What? No real baseball for two more days? As enticing as Jays - The Coached Interview sounds (voiced by legendary rapper Saukrates. Legendary thanks to his world famous track...uhhhh I suppose Let's Ride was decent song that he didn't make worse), I demand real baseball satisfaction. So I'll look to the past. Thus far this season, we've seen offensive failure of the beyond comprehension, so we will look back to the annals of Blue Jays greatness. What Jay could revive this spellbound offense and propel this team to greatness? In other words, what was the greatest offensive season in Blue Jay history?
- Jesse Barfield - 1986. There haven't been too many 40 home run seasons in Blue Jay history, so the first one is bound to stick out. Barfield had a strong year, adding 35 doubles to his 40 home runs, though he walked only 69 times. He finished with an OPS+ of 146. Looking at his monthly stats, it appears that young Jesse really, really wanted to get to 40 home runs. He went crazy in the fall, hitting 10 jacks in September but killing his season average and striking out like a madman in the process.
This was certainly his career season, one in which he finished 5th in the MVP voting. Jesse Barfield was far and away my favorite player as a kid, probably fueled by this 40 home run outburst. Was it the best in Blue Jay history?
- George Bell - 1987. This man was the first (and only) Blue Jay to win the MVP after his massive 1987 season. His 47 home runs remain a club best and his .605 slugging percentage is second among Jays. He was certainly not the patient slugger (39 walks?), but his strikeout numbers are downright respectable. 134 RBI, 111 runs scored while notching an average higher than his BaBIP.
I'm pretty sure George Bell was an ornery prick that nobody liked, yet he still stole that MVP from Wade Boggs (yeah, I said it. 40 doubles, 24 home runs and a .469 OBP? Only good for 9th in the MVP voting. A shame, though Boggs is also a punk.) George had a pretty fucking great season, but the best?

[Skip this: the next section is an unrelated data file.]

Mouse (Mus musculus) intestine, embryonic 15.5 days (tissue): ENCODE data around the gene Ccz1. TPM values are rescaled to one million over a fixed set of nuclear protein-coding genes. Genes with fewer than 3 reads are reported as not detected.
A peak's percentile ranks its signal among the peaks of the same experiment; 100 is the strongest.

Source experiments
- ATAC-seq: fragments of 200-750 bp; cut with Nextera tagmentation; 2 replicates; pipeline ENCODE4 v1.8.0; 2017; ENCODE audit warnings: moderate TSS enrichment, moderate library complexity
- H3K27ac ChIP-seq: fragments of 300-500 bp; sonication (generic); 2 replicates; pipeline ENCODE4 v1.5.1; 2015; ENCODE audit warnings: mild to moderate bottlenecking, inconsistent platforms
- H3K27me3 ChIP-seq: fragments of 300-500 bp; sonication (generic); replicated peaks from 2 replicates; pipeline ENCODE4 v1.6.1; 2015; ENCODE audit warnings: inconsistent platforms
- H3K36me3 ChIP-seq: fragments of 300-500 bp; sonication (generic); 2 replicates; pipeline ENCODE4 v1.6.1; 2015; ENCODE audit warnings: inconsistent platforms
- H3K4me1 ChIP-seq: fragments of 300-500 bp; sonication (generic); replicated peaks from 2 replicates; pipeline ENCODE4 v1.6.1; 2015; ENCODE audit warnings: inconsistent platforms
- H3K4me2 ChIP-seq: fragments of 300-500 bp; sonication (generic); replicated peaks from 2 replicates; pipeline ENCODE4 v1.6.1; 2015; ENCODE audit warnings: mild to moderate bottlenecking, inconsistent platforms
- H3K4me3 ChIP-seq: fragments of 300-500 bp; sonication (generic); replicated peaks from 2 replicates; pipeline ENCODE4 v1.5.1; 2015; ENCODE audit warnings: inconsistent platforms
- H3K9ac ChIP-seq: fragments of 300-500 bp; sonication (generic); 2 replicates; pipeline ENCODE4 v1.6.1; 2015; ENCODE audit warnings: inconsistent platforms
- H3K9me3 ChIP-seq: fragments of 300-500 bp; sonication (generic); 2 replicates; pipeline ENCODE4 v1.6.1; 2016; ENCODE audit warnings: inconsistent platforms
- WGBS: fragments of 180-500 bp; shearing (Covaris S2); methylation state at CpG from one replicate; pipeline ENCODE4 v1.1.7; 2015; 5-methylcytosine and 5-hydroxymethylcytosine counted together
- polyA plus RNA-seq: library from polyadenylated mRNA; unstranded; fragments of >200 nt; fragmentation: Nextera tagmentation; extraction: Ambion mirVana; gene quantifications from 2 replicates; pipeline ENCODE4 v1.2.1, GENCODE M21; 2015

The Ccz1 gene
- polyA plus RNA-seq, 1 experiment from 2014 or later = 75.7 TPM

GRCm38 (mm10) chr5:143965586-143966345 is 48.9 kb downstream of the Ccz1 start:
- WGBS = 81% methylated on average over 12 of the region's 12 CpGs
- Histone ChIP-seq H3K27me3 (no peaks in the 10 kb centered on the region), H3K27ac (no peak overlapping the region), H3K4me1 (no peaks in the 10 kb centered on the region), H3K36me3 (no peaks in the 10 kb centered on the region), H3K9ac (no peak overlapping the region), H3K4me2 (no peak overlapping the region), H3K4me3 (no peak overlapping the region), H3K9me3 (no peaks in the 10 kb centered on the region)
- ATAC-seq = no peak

- John Olerud - 1993. Holy fucking shit. John Olerud was an animal this year. If only he hadn't gotten caught in the downward spiral of drug abuse. We've all heard the stories about his fucking 3 girls at a time just cause he could; doing blow and screaming "I'm hitting .400 bitches, lick my glorious balls!" at the dark Toronto sky. The demons really got a hold of him, it's a Canadian tragedy.
Honestly though, what a year. 54 doubles (suck it Overbay), a .599 slugging percentage combining with his high walk totals to give him an OPS+ of 186. I was going to comment on his absurdly high BaBIP of .375 but the man hit .363! It isn't even that far off! He hit a shit-tonne of line drives, got on base and hit fifth on the World Series Championship team. A definite candidate for greatest Blue Jay season.
- Shawn Green - 1999. Coming off a 30/30 season, Shawn Green followed up with a monsterous '99. 42 home runs, 123 RBI while cutting his K numbers and raising his OBP to a career high. His OPS+ almost mirrored Barfield's at 143. He spent nearly the entire year hitting in front of Carlos Delgado, a place that has been known to inflate numbers and offensive potential.
It is easy to forget how awesome Shawn Green was, and his 134 runs scored are a team record. It may not be the best season but it certainly contributed to one of the worst trades. P.S. Fuck you Ryan Braun, this is the true Hebrew Hammer.
- Carlos Delgado - 2000. When it is all said and done, I hope that they move Carlos Delgado's name above the Level of Excellence and straight-up retire his number. A hokey gesture perhaps, but he really had the greatest career of anyone in a Blue Jay uniform. While his 2003 season was incredible, his 2000 was off the charts.
The second highest Blue Jay average of all time, the highest slugging percentage, second highest OBP, highest OPS and the second highest OPS+. More doubles than any Blue Jay (57), more walks than any Blue Jay (123), more RBI than any Blue Jay at that point (134, a record he would surpass in 2003). Let us not forget a grand total of NINETY-NINE extra base hits. He also played in all 162 games, cured diptheria and annihilated more ass than undercooked ribs.
Somehow, this massive season didn't garner a single first-place MVP vote. Somehow, the writers saw fit to pronounce Jason Giambi the most valuable player, with Alex Rodriquez and Frank Thomas finishing ahead of Carlos. People hit a lot of home runs when they were on drugs. Will he garner votes for greatest Blue Jay season of all time?